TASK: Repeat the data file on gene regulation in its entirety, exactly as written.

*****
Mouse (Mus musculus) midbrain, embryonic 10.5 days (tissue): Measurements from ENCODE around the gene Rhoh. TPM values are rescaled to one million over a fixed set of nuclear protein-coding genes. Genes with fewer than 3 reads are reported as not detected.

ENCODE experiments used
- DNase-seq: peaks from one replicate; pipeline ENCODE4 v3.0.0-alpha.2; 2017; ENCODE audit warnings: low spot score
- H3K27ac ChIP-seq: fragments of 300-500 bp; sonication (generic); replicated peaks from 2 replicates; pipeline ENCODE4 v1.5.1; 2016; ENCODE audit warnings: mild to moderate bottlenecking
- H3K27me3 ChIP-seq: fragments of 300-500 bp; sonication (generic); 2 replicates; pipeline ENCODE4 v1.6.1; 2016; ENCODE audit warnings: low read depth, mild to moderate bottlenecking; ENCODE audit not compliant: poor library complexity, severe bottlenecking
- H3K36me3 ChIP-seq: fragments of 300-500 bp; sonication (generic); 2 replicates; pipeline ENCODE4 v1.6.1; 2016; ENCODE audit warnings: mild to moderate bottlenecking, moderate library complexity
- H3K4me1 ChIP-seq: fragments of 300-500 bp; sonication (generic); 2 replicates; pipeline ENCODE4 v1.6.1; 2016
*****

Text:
Mouse (Mus musculus) midbrain, embryonic 10.5 days (tissue): Measurements from ENCODE around the gene Rhoh. TPM values are rescaled to one million over a fixed set of nuclear protein-coding genes. Genes with fewer than 3 reads are reported as not detected.

ENCODE experiments used
- DNase-seq: peaks from one replicate; pipeline ENCODE4 v3.0.0-alpha.2; 2017; ENCODE audit warnings: low spot score
- H3K27ac ChIP-seq: fragments of 300-500 bp; sonication (generic); replicated peaks from 2 replicates; pipeline ENCODE4 v1.5.1; 2016; ENCODE audit warnings: mild to moderate bottlenecking
- H3K27me3 ChIP-seq: fragments of 300-500 bp; sonication (generic); 2 replicates; pipeline ENCODE4 v1.6.1; 2016; ENCODE audit warnings: low read depth, mild to moderate bottlenecking; ENCODE audit not compliant: poor library complexity, severe bottlenecking
- H3K36me3 ChIP-seq: fragments of 300-500 bp; sonication (generic); 2 replicates; pipeline ENCODE4 v1.6.1; 2016; ENCODE audit warnings: mild to moderate bottlenecking, moderate library complexity
- H3K4me1 ChIP-seq: fragments of 300-500 bp; sonication (generic); 2 replicates; pipeline ENCODE4 v1.6.1; 2016